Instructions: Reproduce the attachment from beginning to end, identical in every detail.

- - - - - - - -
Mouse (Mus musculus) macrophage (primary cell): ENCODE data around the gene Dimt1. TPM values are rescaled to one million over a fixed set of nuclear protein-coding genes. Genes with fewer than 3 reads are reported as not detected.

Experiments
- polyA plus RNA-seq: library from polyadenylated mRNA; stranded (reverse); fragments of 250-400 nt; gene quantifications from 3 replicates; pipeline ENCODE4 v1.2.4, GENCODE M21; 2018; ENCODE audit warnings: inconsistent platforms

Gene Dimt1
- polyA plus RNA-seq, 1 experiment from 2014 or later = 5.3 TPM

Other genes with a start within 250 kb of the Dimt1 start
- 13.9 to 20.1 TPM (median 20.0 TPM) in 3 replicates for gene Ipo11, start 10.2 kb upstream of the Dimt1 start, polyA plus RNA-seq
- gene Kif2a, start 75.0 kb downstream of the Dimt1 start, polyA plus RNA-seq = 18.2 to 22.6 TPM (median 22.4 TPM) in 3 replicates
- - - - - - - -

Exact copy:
Mouse (Mus musculus) macrophage (primary cell): ENCODE data around the gene Dimt1. TPM values are rescaled to one million over a fixed set of nuclear protein-coding genes. Genes with fewer than 3 reads are reported as not detected.

Experiments
- polyA plus RNA-seq: library from polyadenylated mRNA; stranded (reverse); fragments of 250-400 nt; gene quantifications from 3 replicates; pipeline ENCODE4 v1.2.4, GENCODE M21; 2018; ENCODE audit warnings: inconsistent platforms

Gene Dimt1
- polyA plus RNA-seq, 1 experiment from 2014 or later = 5.3 TPM

Other genes with a start within 250 kb of the Dimt1 start
- 13.9 to 20.1 TPM (median 20.0 TPM) in 3 replicates for gene Ipo11, start 10.2 kb upstream of the Dimt1 start, polyA plus RNA-seq
- gene Kif2a, start 75.0 kb downstream of the Dimt1 start, polyA plus RNA-seq = 18.2 to 22.6 TPM (median 22.4 TPM) in 3 replicates